Quality assurance in software development: When should you start the testing process?

“A procedure intended to establish the quality, performance, or reliability of something, especially before it is taken into widespread use” — Test definition at the Oxford dictionary.

Customers don’t like to deal with defected software. They want their demands to be delivered with high quality and in the shortest possible timebox. That testing phase that starts only a few days before releasing the next version of the product might not (and it probably won’t!) be able to ensure product quality.

Below is an example of a typical SDLC:

  • Planning – Goals and objectives are defined, requirements are gathered, costs and resources are estimated and feasibility of alternative solutions is analyzed.
  • Analysis & Design – Features are detailed taking into account the user needs. Wireframes and business rules are defined. Other relevant documents are attached.
  • Construction – Code is written for real in this phase.
  • Testing – Pieces are put together in a test environment to verify the system. Different types of tests can be performed, but that is a conversation for another day.

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This cycle is exposed to some problems. As we can see, each activity starts at the end of the previous phase. First, let’s think about bugs found during tests: many of them exist in the system since design or even planning phase, and will probably be much more expensive to fix these bugs after development is completed than it would be if the problems were identified in previous steps. Furthermore, in a predictive planning, a tight deadline combined with a delay in completion of the construction phase can reduce the available time for testing, which might significantly undermine quality of the product.

It is observed that most of the errors found in the testing phase were introduced during requirements gathering or design.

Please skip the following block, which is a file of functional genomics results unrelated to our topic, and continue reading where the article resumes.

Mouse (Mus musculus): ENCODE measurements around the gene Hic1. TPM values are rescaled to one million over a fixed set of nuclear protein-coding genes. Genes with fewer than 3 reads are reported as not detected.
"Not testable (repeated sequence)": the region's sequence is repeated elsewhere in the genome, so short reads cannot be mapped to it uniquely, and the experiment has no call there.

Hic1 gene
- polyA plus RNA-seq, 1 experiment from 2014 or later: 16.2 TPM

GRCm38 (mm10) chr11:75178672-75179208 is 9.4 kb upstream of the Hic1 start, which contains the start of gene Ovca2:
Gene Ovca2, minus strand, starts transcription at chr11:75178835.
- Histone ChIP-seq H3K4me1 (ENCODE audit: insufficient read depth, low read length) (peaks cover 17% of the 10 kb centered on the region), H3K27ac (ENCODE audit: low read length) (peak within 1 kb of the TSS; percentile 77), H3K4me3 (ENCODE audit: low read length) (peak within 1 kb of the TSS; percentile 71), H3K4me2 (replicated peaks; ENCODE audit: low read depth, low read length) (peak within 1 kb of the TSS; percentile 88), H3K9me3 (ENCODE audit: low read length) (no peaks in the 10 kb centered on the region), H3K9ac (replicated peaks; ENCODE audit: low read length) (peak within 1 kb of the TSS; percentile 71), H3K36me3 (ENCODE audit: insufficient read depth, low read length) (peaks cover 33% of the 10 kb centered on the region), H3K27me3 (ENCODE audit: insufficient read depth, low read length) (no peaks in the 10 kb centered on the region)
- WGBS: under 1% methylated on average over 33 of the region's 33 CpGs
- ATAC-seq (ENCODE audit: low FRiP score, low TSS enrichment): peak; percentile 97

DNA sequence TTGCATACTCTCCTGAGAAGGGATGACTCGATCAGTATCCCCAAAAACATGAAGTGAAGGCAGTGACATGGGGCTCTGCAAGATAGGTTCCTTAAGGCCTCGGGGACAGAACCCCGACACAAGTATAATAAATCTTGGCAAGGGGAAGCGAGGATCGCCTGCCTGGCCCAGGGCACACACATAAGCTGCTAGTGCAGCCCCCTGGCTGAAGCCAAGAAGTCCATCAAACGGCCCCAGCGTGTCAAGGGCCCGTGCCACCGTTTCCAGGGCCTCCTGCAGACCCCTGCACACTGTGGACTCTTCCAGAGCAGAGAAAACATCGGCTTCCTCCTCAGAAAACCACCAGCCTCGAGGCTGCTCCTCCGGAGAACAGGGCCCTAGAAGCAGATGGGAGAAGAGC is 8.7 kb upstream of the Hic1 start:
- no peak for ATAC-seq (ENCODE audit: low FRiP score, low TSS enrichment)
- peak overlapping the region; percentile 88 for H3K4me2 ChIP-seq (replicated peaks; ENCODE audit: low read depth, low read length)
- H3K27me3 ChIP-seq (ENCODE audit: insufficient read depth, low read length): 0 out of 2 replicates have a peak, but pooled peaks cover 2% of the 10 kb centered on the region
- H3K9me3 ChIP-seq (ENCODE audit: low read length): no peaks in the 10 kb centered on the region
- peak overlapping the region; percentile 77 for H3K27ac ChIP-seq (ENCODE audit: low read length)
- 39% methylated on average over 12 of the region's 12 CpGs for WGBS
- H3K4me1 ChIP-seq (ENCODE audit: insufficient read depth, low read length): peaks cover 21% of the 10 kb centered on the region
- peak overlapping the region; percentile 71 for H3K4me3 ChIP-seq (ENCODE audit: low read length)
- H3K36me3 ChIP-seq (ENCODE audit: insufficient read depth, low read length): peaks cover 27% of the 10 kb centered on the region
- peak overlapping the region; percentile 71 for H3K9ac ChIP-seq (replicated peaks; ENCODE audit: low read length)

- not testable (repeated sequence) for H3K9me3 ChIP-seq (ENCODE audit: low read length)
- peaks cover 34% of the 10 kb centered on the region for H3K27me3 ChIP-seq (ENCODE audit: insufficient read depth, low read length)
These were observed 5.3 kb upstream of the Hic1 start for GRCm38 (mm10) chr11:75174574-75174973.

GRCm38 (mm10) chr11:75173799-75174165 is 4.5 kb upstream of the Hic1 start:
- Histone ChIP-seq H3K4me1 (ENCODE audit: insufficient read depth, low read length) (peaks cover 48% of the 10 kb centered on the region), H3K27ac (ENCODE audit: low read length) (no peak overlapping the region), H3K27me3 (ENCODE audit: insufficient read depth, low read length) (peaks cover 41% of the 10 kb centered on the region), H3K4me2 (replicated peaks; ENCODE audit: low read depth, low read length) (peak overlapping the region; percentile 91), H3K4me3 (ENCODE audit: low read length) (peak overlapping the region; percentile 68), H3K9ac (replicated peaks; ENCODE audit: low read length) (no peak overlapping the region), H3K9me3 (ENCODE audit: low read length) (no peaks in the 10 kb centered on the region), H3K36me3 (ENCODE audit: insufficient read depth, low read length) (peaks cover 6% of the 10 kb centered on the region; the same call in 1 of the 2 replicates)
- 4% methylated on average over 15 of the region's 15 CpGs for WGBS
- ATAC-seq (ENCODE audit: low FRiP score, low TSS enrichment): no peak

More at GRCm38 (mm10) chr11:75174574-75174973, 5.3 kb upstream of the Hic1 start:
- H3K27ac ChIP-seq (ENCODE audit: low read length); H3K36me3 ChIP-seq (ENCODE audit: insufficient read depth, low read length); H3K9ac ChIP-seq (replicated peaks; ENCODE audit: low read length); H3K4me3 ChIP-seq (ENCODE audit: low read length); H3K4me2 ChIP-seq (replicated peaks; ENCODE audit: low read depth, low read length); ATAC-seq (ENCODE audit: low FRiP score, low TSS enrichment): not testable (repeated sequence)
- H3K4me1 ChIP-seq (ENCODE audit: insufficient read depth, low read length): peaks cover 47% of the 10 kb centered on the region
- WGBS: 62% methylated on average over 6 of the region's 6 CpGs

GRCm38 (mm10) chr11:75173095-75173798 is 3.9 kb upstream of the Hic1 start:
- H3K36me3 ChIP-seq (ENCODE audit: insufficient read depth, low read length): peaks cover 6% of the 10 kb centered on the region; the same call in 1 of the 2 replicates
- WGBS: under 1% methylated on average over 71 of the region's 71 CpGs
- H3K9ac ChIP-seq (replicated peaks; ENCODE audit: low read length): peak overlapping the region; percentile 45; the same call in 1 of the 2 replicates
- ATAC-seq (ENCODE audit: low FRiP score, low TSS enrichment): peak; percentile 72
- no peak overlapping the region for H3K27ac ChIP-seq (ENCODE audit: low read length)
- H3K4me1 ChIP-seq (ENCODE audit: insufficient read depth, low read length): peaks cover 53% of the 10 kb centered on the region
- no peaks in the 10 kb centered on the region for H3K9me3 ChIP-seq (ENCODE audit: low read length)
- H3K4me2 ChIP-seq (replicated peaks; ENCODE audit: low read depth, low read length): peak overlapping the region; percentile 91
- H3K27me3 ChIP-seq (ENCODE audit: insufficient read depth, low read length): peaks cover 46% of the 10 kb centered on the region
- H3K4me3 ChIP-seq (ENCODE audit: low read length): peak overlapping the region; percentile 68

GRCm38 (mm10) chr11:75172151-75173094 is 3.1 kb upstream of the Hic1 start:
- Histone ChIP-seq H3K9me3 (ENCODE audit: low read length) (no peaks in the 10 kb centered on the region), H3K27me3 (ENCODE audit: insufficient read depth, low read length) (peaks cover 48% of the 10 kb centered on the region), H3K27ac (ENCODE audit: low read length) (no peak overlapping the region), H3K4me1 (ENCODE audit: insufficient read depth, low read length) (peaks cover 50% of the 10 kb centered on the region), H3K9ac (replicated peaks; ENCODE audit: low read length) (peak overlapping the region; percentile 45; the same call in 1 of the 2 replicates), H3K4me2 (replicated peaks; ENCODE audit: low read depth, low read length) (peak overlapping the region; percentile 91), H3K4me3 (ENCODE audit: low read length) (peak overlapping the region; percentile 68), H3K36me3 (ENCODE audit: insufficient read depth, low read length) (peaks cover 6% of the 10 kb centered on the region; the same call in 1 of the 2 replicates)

Why testing should start early in the software development life cycle?

The process starts with requirements, and as the project evolves inside the SDLC more efforts are allocated to create or modify the solution, more people are involved and the cost of the project increases. Bugs detected at the end of the process tend to require significantly more effort to be fixed. The sooner the bug is identified, the cheaper it will be to fix the problem. In Software Testing, Ron Patton says that the cost of fixing a bug can be represented by something around a logarithmic function, where the cost can increase by more than 10 times as the project progresses through the phases of the SDLC.

For instance, a bug identified during conception costs something around zero, but when this same bug is found only after implementation or test, the average cost of repair can get to something between 10 and 1000 times more than in the previous step. When customers find this bug in production environment, the cost of the problem considers all side effects related to it and. That is where things can get serious.

Bugs

Main advantages of testing in earlier phases

  • Many problems are introduced into the system during planning or design. Requirements testing anticipate future problems at a significantly lower cost.
  • Since the testing process is involved with all phases of the SDLC, Management will not feel like testing is the bottleneck to release the product.
  • Testers will be more familiar with the software, as they are more involved with the evolution of the product in earlier phases.
  • Test cases written during requirements and shared with the Dev team before the construction phase can help developers to think outside the box and evaluate more chances of failure in their code.
  • The test environment can be prepared in advance, anticipating risks and preventing delays.
  • The risk of having a short time for testing is greatly reduced, increasing test coverage and types of tests performed.
  • Involving quality assurance in all phases of the SDLC helps creating a ‘quality culture’ inside the organization.

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Defect prevention: Quality is built in, not added on

Inspection does not improve the quality, nor guarantee quality. Inspection is too late. The quality, good or bad, is already in the product. As Harold F. Dodge said, “You cannot inspect quality into a product.” — Out of the Crisis, pg. 29